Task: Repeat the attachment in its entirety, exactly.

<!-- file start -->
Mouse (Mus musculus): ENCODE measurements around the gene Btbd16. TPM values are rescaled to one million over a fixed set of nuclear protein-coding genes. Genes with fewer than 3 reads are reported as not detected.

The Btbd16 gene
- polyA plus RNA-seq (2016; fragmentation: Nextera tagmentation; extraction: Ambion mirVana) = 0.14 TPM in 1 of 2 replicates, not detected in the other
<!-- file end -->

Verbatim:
Mouse (Mus musculus): ENCODE measurements around the gene Btbd16. TPM values are rescaled to one million over a fixed set of nuclear protein-coding genes. Genes with fewer than 3 reads are reported as not detected.

The Btbd16 gene
- polyA plus RNA-seq (2016; fragmentation: Nextera tagmentation; extraction: Ambion mirVana) = 0.14 TPM in 1 of 2 replicates, not detected in the other